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Latest from the North.

Confederate privateersmen to be treated as prisoners of war when taken!

General exchange of prisoners.
&c., &c., &c.,
[special Dispatch to the Richmond Dispatch.]

Norfolk, Va., Feb. 4.
--The flag-of-truce boat to-day brings news from Washington of yesterday, stating that it has been decided by the Federal Government to consider all captured Confederate privateersmen as prisoners of war, and as such to be exchanged for the hostages in our custody. A general exchange of all prisoners will probably be negotiated by the Federal Government.

[second Dispatch.]

Norfolk, Feb. 4.
--Northern papers, dated Feb. 2d, have been received here.

Considerable anxiety existed in Washington on Sunday, in relation to the supposed hostile attitude of England, and the probability of a war growing out of the Trent difficulty; but it is said that Seward regards the restoration of friendly relations between his Government and that of Britain final and complete.

The bad weather and horrible condition of the roads are causes ascribed to bringing about the late inaction of the army of the Potomac and other forces of the U. S.

Seward publishes a letter explaining his reasons for permitting British troops to pass through Maine. He says they were allowed to do so from considerations of humanity.

The bark Trinity left Boston on Sunday last for Fortress Monroe, with 380 rank and file and eleven officers, prisoners from Fort Warren, to be exchanged, and returned to their homes in the South.

Several companies of Lincoln Missouri soldiers having exhibited a mutinous spirit, were disarmed, by order of Gen. Halleck, and sent to Cairo, to work on the fortifications.

Late letters from Quebec state that the Canadians are contemplating and discussing the annexation of Maine to the British American possessions. The New York Herald says that this will greatly accelerate the work of fortifying Portland and other points.

There are 14,000 British troops now in the Provinces.

News from Vera Cruz to the 6th January, states that the Spanish, French, and English flags were displayed in different parts of the city. Business was almost entirely suspended. Large numbers of Spaniards were leaving.

The British steamer John Bell arrived at New York on Sunday from Liverpool, with 1,648 bales of cotton. The Herald says great fears are expressed that, unless the Federal armies advance and obtain a series of decisive victories within sixty or ninety days, the European Governments will break up the blockade, which would lead to a double war of the greatest magnitude.

In view of the threatening aspect of affairs in Europe, the Northern papers advise the Governors of the different States to call out a quarter million of men for home defence.

It is asserted that the proposed mission of Bishop Ames and Hamilton Fish to the South is one of pure charity, and in no way connected with politics.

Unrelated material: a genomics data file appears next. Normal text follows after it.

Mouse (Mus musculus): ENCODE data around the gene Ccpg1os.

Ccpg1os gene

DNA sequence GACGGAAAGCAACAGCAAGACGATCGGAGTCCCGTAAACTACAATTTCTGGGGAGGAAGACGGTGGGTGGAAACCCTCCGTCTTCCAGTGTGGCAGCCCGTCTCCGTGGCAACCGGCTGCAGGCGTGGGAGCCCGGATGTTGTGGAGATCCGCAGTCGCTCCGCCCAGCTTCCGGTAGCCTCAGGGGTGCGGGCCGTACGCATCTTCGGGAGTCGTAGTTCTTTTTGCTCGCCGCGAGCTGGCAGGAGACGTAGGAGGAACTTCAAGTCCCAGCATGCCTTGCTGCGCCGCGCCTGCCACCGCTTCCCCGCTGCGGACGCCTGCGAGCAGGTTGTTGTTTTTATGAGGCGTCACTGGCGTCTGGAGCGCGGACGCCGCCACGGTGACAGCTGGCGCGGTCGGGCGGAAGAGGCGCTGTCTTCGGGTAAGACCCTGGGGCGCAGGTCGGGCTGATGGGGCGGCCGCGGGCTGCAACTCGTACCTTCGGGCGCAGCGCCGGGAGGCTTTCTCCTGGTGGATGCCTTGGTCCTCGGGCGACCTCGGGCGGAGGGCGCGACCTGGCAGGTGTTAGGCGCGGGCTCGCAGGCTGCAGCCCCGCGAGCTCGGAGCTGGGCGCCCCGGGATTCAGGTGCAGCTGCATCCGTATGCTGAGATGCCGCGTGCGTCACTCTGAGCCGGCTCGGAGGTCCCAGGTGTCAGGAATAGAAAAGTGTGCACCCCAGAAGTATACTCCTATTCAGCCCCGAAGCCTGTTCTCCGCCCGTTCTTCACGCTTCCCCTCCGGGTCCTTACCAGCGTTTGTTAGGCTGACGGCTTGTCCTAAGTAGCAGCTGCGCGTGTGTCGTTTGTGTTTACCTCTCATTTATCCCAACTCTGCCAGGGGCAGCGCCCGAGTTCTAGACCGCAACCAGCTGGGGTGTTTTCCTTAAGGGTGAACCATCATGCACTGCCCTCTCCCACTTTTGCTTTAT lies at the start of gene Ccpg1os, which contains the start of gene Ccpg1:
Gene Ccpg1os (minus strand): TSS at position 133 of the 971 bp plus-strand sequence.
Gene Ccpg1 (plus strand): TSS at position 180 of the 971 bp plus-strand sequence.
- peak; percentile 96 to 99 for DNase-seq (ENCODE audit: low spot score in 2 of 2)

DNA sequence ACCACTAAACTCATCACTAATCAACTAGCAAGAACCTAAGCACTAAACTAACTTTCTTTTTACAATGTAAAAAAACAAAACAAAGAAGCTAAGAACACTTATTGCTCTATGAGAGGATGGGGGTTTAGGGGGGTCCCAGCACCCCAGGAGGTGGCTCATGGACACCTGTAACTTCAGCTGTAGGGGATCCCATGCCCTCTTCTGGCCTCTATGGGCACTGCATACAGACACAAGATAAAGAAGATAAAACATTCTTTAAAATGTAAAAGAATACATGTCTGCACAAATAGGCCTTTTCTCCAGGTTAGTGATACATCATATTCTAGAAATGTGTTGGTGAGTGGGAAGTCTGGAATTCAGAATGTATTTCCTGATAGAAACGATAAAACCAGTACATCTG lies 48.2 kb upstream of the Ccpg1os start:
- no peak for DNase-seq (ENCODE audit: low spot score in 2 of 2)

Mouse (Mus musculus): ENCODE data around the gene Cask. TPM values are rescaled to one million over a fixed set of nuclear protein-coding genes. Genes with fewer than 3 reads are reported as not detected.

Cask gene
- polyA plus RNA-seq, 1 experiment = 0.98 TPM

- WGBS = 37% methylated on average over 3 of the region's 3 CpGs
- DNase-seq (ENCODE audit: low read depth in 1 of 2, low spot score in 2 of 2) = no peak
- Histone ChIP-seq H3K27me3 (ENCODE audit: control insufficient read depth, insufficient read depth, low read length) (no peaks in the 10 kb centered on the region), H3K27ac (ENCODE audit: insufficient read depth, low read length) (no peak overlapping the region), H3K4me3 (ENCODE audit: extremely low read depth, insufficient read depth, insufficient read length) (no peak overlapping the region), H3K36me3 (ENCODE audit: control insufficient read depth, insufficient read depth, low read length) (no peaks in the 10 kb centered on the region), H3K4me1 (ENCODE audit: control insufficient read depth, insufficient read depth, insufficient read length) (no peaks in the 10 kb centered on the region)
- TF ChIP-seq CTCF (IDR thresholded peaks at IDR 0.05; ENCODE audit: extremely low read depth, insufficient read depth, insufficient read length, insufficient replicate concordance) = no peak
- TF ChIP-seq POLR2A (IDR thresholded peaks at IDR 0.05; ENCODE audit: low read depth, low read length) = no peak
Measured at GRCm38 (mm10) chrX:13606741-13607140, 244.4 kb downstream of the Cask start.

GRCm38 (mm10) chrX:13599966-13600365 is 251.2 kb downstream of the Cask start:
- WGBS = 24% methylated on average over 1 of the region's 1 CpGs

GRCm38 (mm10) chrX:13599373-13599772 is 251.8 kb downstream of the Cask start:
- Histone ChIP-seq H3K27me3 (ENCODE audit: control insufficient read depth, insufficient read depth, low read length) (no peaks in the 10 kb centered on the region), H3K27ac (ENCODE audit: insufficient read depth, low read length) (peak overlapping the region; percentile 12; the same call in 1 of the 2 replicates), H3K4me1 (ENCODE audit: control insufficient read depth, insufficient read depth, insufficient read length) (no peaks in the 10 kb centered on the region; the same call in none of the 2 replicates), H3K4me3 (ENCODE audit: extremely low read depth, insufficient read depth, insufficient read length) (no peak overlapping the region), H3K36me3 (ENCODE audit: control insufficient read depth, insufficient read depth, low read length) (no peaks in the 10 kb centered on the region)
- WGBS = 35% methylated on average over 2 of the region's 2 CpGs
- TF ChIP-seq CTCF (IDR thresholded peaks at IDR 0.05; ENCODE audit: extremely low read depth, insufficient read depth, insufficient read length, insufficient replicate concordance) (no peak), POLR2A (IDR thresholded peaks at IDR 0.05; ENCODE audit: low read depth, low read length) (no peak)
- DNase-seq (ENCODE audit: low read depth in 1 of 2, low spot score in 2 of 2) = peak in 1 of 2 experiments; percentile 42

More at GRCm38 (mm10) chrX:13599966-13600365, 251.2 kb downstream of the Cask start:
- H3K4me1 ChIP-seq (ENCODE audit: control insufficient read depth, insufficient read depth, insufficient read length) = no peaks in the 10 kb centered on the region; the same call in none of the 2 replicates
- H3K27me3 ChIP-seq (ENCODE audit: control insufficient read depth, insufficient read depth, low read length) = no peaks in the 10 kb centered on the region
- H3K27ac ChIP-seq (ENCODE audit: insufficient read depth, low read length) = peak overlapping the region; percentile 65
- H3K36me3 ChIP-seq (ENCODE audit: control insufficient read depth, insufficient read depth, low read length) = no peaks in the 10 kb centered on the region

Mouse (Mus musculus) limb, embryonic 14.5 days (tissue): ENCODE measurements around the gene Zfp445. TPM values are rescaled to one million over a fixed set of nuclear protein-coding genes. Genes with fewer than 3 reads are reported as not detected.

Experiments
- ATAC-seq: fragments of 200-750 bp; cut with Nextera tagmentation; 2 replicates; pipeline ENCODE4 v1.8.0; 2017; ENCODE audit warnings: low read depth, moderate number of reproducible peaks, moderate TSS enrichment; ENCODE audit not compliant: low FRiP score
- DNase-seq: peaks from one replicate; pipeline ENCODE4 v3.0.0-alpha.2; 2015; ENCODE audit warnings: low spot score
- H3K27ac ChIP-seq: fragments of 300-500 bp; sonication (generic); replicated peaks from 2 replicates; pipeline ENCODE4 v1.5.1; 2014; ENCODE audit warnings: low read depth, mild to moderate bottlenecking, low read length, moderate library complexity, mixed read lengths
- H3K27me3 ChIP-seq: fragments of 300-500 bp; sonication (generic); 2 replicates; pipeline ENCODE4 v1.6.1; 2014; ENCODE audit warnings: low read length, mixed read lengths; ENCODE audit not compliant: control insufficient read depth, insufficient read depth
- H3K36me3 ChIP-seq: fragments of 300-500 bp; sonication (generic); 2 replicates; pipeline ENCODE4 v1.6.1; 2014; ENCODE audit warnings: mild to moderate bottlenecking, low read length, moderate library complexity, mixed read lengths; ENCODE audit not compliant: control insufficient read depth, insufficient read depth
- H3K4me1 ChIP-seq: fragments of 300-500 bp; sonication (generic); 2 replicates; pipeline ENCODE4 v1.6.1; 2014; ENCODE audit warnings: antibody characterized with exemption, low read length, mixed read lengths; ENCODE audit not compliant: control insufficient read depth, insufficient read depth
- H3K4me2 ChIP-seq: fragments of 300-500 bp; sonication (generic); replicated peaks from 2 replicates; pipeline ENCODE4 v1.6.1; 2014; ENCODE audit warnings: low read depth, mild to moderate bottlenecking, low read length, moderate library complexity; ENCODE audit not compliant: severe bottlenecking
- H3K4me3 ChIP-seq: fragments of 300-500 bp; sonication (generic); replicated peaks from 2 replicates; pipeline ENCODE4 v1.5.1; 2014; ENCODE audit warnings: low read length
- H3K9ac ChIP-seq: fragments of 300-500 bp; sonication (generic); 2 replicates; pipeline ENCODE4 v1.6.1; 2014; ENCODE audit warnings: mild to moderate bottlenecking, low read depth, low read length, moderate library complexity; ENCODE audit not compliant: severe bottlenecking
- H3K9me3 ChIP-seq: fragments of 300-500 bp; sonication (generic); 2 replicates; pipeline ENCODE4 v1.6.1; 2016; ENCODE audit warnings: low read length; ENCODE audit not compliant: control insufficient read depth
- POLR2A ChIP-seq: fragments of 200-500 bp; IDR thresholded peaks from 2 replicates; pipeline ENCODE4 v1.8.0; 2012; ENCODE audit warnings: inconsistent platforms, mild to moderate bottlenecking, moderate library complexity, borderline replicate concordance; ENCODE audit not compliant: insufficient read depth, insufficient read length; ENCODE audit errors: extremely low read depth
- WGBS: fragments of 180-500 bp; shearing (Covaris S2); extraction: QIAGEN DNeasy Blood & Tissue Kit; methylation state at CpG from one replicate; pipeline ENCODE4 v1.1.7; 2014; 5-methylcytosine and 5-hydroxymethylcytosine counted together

Cotton at New York is unsettled at 32--Exchange on London is 113½.

The Government has experienced great disappointment at the unfitness of the vessels lately purchased to swell the fleet of Burnside's great failure. The fact is attracting great attention among the people, and loud complaints are heard. The Herald says, this Burnside matter must be sifted. It is confident there is rottenness somewhere else than in the old hulks sent down to crush the South.

The great war-tax bill is being perfected in its details.

The French frigate Fortune has arrived in Hampton Roads, and reports no fleet in the Roads.

The New York Journal of Commerce says that the exciting foreign news gives room for grave solicitude for the future. The tone of the French news is more unfavorable to the United States than that from England.

Another grand Federal expedition is fitting out at Cairo — destination unknown.

The Federal war-ship Vermont will be soon ordered to the Port Royal station, as store ship and hospital.

The English steamer Calcutta arrived at St. John's on the 31st January, with troops for Canada.

The London Herald says that victory for the South is certain. It holds up a gloomy picture of the future for the North.

The English journals declare that many letters are received in that country, from highly respectable Northern parties, praying for foreign intervention on the score of humanity.

A division of New England troops embarked on the 2d inst. from Fortress Monroe, for Ship Island. The corvette Hartford and twenty-three gun-boats will soon sail South. Their destination, it is supposed will be Mobile. Commodore Farragut is in command. A great number of cannon are being rifled at Fortress Monroe and sent away.

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